​​​​The short, cold days and long, dark nights of winter inevitably mean that we will all spend a little more time at home trying to keep warm and out of the elements. Sadly however, this time of year also sees an increas​e in the number of accidental house fires ​for us and it is older people, living alone or perhaps who also suffer with poor health who unfortunately are more at risk. ​

This winter we’re asking you to help us look after those most vulnerable in our communities. If you know a neighbour, family member or friend who’s over 65 and living alone, why not pop round and check they have a working smoke alarm? It might be that they need someone to test it is working for them if their mobility is poor, and of course if they don’t have one you can put them in touch with us by either calling us on 0800 169 11 25 or by referring them through our website.

Often there are early warning signs that someone is at risk from having a fire, which if spotted early enough we may be able to reduce or remove. 

​​So what kind of things do I need to look out for?​

​​​​​1. Are they a smoker? There’s nothing wrong if someone does want to smoke at home, but if there appear to be burn marks around places where they smoke, either on the carpet or on the arms of armchairs for example then they could be putting themselves at greater risk of having a fire. Smoking related fires account for nearly 1/3 of the fire fatalities that we see here in Lancashire.​​​​​​​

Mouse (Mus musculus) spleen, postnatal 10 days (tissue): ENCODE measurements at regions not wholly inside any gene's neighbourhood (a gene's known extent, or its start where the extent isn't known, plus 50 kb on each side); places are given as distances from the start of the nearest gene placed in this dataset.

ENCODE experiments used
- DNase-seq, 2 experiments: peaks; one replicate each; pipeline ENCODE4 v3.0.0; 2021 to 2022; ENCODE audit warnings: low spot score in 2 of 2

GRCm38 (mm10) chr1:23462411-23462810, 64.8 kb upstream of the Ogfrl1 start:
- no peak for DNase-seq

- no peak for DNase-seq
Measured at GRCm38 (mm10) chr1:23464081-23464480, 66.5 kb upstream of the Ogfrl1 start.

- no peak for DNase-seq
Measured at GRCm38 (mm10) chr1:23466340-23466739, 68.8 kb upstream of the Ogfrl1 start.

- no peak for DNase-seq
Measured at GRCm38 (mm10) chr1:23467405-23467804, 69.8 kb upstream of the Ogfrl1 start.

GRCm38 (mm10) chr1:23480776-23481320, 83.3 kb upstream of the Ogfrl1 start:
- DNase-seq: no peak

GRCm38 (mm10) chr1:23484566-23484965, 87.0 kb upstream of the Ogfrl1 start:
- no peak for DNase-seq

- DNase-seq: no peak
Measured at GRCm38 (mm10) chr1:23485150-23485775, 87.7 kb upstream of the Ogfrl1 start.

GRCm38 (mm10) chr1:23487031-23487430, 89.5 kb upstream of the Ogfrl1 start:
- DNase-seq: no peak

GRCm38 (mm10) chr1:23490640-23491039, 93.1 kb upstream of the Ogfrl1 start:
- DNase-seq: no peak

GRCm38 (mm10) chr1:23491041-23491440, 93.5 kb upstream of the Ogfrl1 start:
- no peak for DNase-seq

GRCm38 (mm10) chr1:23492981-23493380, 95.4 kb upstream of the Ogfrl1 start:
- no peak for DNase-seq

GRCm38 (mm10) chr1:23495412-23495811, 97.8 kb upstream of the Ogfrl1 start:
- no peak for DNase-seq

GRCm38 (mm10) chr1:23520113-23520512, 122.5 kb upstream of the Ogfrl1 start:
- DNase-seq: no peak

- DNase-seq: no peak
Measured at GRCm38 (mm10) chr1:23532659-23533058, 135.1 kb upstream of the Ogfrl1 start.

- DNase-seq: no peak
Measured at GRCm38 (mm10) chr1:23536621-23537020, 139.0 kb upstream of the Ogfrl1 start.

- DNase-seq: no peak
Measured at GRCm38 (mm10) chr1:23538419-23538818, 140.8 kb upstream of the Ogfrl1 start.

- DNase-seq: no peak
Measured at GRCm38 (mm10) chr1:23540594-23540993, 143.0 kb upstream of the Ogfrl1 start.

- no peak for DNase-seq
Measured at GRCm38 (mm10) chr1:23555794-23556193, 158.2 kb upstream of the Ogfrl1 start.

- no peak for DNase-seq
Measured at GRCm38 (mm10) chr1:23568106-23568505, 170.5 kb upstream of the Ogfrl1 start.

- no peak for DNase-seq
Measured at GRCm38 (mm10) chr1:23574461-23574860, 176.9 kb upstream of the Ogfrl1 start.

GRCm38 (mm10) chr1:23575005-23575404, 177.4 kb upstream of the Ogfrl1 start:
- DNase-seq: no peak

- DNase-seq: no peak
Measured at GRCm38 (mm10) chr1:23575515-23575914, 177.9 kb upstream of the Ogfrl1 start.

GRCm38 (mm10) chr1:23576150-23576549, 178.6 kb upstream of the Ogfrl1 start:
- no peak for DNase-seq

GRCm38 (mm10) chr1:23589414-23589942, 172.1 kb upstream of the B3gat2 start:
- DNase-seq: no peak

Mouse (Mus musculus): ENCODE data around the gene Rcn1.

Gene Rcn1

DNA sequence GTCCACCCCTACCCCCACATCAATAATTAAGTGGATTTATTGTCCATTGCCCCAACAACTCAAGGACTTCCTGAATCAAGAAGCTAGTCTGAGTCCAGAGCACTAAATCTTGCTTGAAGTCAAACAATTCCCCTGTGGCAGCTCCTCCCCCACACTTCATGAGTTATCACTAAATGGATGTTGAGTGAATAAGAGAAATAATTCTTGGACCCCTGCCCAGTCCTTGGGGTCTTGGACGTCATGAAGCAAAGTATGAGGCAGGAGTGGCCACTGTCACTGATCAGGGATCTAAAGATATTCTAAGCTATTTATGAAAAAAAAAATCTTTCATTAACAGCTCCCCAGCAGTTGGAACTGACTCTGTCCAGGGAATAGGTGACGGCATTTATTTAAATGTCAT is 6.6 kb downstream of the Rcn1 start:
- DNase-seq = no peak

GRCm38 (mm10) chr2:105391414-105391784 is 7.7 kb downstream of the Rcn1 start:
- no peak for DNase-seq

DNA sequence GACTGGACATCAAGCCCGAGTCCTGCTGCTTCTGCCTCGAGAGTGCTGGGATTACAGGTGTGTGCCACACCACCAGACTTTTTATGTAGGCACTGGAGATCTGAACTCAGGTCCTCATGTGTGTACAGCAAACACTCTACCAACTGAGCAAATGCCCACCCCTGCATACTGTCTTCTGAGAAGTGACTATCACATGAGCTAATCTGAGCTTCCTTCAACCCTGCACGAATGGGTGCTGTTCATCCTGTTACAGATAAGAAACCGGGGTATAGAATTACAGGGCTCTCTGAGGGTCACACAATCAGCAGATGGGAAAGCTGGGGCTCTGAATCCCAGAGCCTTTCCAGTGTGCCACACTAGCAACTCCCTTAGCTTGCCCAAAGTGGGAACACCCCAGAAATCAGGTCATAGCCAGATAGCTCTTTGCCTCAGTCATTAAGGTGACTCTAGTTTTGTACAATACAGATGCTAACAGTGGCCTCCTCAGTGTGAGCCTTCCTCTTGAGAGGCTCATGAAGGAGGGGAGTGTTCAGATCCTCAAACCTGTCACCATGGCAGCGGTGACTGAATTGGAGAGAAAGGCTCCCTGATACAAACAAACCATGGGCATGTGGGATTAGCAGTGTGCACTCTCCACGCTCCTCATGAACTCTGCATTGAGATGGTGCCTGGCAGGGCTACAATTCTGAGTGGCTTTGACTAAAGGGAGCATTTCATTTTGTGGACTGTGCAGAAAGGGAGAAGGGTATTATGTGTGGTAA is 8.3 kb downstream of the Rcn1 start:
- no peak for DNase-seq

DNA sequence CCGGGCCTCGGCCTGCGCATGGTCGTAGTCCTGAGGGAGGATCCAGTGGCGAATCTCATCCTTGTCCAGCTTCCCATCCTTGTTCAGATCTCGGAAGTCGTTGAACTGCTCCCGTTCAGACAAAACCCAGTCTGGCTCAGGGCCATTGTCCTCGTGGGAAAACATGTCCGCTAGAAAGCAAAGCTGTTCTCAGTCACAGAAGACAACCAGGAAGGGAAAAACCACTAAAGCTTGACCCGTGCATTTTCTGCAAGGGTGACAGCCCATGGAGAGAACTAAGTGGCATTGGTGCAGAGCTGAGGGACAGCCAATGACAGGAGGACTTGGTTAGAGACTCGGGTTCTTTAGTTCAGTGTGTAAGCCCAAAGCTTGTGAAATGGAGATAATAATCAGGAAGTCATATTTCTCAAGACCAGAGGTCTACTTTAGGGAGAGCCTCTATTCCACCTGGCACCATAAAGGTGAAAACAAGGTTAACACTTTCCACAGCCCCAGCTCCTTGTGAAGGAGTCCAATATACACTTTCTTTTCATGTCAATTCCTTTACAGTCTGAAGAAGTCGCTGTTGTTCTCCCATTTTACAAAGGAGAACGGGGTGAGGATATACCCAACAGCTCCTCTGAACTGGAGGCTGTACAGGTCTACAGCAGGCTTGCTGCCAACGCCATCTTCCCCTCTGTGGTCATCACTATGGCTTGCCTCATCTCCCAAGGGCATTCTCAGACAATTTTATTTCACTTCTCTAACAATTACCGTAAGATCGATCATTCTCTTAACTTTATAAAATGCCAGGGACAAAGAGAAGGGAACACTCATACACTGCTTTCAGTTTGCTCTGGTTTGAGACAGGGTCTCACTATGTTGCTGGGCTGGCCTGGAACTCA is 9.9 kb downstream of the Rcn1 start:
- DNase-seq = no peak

2. Are there overloaded plug sockets that you can see? Cube adapters in particular can be somewhat risky as they are easily overloaded and the weight can sometimes mean it pulls away from the wall, risking arcing.


3. Keeping warm is important at this time of year,  but the rising cost of fuel sometimes sees people turning to electric or gas heaters to help warm a room instead of using the central heating. If you spot any heaters on your visit, have a quick look at their overall condition: are the wires in a good condition, is it very old, is it sat too close to combustible materials like fabric chairs, newspapers, curtains etc.? 


4. Is their hearing ok?  Do you think they could hear their smoke alarm if it went off? If you know that they wear hearing aids for example, ask them to take them out for a moment and try testing their smoke alarm. It’s best if you can do this when they’re in another room. If they say they struggled we would advise you to ask them to contact us. 

4. Are escape routes clear from obstructions? Would they be able to easily get out of the property in an emergency? 

If you notice any of these issues or are concerned about the occupants ability to get out in an emergency it's worth seeing if you can refer them to us for a free home fire safety check. You can do this by either calling us Freephone on 0800 169 11 25 or by visiting the HFSC booking page of our website and registering for a visit on there.​